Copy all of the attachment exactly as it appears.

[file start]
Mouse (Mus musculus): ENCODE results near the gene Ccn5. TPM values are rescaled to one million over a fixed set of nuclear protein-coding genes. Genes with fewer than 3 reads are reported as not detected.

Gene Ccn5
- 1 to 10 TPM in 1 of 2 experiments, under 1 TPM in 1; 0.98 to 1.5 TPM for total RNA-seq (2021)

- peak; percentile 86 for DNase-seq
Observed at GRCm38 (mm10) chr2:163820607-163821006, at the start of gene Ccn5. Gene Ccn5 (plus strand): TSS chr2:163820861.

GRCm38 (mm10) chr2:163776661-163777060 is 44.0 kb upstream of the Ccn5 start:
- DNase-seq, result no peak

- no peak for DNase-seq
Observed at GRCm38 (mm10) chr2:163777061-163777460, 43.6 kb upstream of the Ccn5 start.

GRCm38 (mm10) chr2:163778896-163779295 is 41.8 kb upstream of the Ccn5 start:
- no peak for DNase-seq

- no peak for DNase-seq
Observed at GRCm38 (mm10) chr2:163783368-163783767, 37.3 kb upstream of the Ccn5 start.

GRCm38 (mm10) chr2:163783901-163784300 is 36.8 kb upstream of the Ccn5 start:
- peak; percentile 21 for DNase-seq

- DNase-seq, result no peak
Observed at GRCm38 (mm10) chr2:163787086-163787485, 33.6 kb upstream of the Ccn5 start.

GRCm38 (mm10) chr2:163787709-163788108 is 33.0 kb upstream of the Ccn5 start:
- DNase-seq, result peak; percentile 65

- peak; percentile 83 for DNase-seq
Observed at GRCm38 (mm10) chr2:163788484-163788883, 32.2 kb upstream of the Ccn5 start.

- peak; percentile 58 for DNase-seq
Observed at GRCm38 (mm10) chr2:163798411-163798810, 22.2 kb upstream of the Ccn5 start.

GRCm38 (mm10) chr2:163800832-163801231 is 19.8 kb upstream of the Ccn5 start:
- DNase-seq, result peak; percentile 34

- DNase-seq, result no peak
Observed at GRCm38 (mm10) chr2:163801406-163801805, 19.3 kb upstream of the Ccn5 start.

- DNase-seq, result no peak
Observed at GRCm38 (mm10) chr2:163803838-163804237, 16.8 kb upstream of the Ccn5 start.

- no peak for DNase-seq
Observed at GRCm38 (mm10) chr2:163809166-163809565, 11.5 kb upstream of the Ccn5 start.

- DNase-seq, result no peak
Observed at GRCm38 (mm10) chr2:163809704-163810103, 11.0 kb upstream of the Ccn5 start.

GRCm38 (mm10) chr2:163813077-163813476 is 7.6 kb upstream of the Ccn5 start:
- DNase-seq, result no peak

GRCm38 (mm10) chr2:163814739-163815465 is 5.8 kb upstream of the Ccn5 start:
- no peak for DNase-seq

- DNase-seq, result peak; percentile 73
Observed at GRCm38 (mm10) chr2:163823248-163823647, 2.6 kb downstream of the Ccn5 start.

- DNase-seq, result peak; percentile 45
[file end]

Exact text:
Mouse (Mus musculus): ENCODE results near the gene Ccn5. TPM values are rescaled to one million over a fixed set of nuclear protein-coding genes. Genes with fewer than 3 reads are reported as not detected.

Gene Ccn5
- 1 to 10 TPM in 1 of 2 experiments, under 1 TPM in 1; 0.98 to 1.5 TPM for total RNA-seq (2021)

- peak; percentile 86 for DNase-seq
Observed at GRCm38 (mm10) chr2:163820607-163821006, at the start of gene Ccn5. Gene Ccn5 (plus strand): TSS chr2:163820861.

GRCm38 (mm10) chr2:163776661-163777060 is 44.0 kb upstream of the Ccn5 start:
- DNase-seq, result no peak

- no peak for DNase-seq
Observed at GRCm38 (mm10) chr2:163777061-163777460, 43.6 kb upstream of the Ccn5 start.

GRCm38 (mm10) chr2:163778896-163779295 is 41.8 kb upstream of the Ccn5 start:
- no peak for DNase-seq

- no peak for DNase-seq
Observed at GRCm38 (mm10) chr2:163783368-163783767, 37.3 kb upstream of the Ccn5 start.

GRCm38 (mm10) chr2:163783901-163784300 is 36.8 kb upstream of the Ccn5 start:
- peak; percentile 21 for DNase-seq

- DNase-seq, result no peak
Observed at GRCm38 (mm10) chr2:163787086-163787485, 33.6 kb upstream of the Ccn5 start.

GRCm38 (mm10) chr2:163787709-163788108 is 33.0 kb upstream of the Ccn5 start:
- DNase-seq, result peak; percentile 65

- peak; percentile 83 for DNase-seq
Observed at GRCm38 (mm10) chr2:163788484-163788883, 32.2 kb upstream of the Ccn5 start.

- peak; percentile 58 for DNase-seq
Observed at GRCm38 (mm10) chr2:163798411-163798810, 22.2 kb upstream of the Ccn5 start.

GRCm38 (mm10) chr2:163800832-163801231 is 19.8 kb upstream of the Ccn5 start:
- DNase-seq, result peak; percentile 34

- DNase-seq, result no peak
Observed at GRCm38 (mm10) chr2:163801406-163801805, 19.3 kb upstream of the Ccn5 start.

- DNase-seq, result no peak
Observed at GRCm38 (mm10) chr2:163803838-163804237, 16.8 kb upstream of the Ccn5 start.

- no peak for DNase-seq
Observed at GRCm38 (mm10) chr2:163809166-163809565, 11.5 kb upstream of the Ccn5 start.

- DNase-seq, result no peak
Observed at GRCm38 (mm10) chr2:163809704-163810103, 11.0 kb upstream of the Ccn5 start.

GRCm38 (mm10) chr2:163813077-163813476 is 7.6 kb upstream of the Ccn5 start:
- DNase-seq, result no peak

GRCm38 (mm10) chr2:163814739-163815465 is 5.8 kb upstream of the Ccn5 start:
- no peak for DNase-seq

- DNase-seq, result peak; percentile 73
Observed at GRCm38 (mm10) chr2:163823248-163823647, 2.6 kb downstream of the Ccn5 start.

- DNase-seq, result peak; percentile 45